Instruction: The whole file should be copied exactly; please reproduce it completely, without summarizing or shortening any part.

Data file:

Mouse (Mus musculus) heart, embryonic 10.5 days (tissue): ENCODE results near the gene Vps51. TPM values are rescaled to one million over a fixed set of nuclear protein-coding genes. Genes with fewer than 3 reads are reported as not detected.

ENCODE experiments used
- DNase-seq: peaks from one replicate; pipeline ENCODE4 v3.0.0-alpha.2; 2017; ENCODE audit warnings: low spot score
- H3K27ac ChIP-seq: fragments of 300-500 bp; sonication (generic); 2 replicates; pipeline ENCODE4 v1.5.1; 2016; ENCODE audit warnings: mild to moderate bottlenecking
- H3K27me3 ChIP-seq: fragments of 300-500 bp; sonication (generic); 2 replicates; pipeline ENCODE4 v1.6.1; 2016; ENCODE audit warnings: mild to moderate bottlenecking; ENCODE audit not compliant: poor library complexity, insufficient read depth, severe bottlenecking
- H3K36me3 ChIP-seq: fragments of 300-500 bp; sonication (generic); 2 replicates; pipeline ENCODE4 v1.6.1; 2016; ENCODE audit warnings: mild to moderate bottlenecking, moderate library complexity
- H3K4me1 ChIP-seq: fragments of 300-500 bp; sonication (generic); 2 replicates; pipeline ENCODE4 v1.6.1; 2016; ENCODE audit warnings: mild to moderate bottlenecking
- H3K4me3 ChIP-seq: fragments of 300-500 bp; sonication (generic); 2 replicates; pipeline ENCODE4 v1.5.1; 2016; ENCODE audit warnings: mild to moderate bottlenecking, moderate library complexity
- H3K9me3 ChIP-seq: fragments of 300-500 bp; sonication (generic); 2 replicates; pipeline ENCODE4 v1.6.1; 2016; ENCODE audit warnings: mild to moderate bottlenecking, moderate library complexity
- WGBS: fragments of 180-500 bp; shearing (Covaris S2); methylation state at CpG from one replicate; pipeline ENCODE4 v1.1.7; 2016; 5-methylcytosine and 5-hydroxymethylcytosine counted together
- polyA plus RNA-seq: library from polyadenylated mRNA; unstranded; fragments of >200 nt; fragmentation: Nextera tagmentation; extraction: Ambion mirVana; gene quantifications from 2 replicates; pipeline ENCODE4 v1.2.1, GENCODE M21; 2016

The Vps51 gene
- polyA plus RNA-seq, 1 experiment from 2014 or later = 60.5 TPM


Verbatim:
Mouse (Mus musculus) heart, embryonic 10.5 days (tissue): ENCODE results near the gene Vps51. TPM values are rescaled to one million over a fixed set of nuclear protein-coding genes. Genes with fewer than 3 reads are reported as not detected.

ENCODE experiments used
- DNase-seq: peaks from one replicate; pipeline ENCODE4 v3.0.0-alpha.2; 2017; ENCODE audit warnings: low spot score
- H3K27ac ChIP-seq: fragments of 300-500 bp; sonication (generic); 2 replicates; pipeline ENCODE4 v1.5.1; 2016; ENCODE audit warnings: mild to moderate bottlenecking
- H3K27me3 ChIP-seq: fragments of 300-500 bp; sonication (generic); 2 replicates; pipeline ENCODE4 v1.6.1; 2016; ENCODE audit warnings: mild to moderate bottlenecking; ENCODE audit not compliant: poor library complexity, insufficient read depth, severe bottlenecking
- H3K36me3 ChIP-seq: fragments of 300-500 bp; sonication (generic); 2 replicates; pipeline ENCODE4 v1.6.1; 2016; ENCODE audit warnings: mild to moderate bottlenecking, moderate library complexity
- H3K4me1 ChIP-seq: fragments of 300-500 bp; sonication (generic); 2 replicates; pipeline ENCODE4 v1.6.1; 2016; ENCODE audit warnings: mild to moderate bottlenecking
- H3K4me3 ChIP-seq: fragments of 300-500 bp; sonication (generic); 2 replicates; pipeline ENCODE4 v1.5.1; 2016; ENCODE audit warnings: mild to moderate bottlenecking, moderate library complexity
- H3K9me3 ChIP-seq: fragments of 300-500 bp; sonication (generic); 2 replicates; pipeline ENCODE4 v1.6.1; 2016; ENCODE audit warnings: mild to moderate bottlenecking, moderate library complexity
- WGBS: fragments of 180-500 bp; shearing (Covaris S2); methylation state at CpG from one replicate; pipeline ENCODE4 v1.1.7; 2016; 5-methylcytosine and 5-hydroxymethylcytosine counted together
- polyA plus RNA-seq: library from polyadenylated mRNA; unstranded; fragments of >200 nt; fragmentation: Nextera tagmentation; extraction: Ambion mirVana; gene quantifications from 2 replicates; pipeline ENCODE4 v1.2.1, GENCODE M21; 2016

The Vps51 gene
- polyA plus RNA-seq, 1 experiment from 2014 or later = 60.5 TPM